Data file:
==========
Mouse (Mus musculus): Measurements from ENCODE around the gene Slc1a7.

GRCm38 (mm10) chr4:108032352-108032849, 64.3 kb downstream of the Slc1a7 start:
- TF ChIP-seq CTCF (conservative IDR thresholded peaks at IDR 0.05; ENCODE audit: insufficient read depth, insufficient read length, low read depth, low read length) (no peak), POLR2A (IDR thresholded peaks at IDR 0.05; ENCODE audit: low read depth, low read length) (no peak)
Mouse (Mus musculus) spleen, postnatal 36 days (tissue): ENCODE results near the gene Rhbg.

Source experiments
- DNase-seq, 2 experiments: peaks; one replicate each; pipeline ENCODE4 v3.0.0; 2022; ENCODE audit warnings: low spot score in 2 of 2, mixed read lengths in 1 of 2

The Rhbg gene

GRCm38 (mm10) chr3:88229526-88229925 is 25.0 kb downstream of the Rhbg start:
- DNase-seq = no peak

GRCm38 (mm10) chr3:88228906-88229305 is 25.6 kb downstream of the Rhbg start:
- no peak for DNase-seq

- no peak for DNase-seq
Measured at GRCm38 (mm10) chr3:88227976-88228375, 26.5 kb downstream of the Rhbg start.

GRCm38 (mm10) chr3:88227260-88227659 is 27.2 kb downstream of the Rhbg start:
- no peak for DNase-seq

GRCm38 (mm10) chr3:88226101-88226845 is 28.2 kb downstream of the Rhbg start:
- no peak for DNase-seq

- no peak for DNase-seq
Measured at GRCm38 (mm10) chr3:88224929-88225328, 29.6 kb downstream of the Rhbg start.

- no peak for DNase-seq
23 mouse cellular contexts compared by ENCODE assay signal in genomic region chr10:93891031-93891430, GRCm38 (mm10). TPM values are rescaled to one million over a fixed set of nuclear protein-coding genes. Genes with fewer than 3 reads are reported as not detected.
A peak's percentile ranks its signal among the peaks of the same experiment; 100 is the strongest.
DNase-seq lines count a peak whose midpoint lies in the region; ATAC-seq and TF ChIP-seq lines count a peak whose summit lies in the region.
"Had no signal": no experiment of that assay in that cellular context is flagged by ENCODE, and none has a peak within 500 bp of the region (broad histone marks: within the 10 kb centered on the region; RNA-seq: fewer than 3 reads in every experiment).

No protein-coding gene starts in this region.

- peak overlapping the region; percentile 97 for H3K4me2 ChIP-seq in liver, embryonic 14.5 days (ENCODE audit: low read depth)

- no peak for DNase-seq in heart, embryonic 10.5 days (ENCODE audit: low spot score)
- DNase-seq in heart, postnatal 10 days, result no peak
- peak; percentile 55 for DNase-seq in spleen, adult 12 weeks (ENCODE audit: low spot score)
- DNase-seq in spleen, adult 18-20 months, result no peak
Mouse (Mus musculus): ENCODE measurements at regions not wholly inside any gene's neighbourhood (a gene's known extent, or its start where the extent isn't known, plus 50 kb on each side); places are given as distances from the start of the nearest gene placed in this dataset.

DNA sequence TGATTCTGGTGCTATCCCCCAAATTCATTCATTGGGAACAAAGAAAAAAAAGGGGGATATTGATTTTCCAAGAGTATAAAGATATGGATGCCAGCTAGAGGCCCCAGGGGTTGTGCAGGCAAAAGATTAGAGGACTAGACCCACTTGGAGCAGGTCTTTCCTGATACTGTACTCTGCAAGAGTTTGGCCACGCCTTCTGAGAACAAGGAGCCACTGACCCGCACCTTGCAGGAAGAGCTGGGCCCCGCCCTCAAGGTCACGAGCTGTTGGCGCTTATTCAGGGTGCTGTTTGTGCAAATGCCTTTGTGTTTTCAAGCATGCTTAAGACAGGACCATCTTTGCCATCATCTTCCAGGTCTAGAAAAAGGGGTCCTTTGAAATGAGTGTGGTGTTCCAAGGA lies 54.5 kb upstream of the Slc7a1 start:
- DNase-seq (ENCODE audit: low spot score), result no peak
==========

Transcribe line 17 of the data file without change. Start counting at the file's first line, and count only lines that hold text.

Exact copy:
- no peak for DNase-seq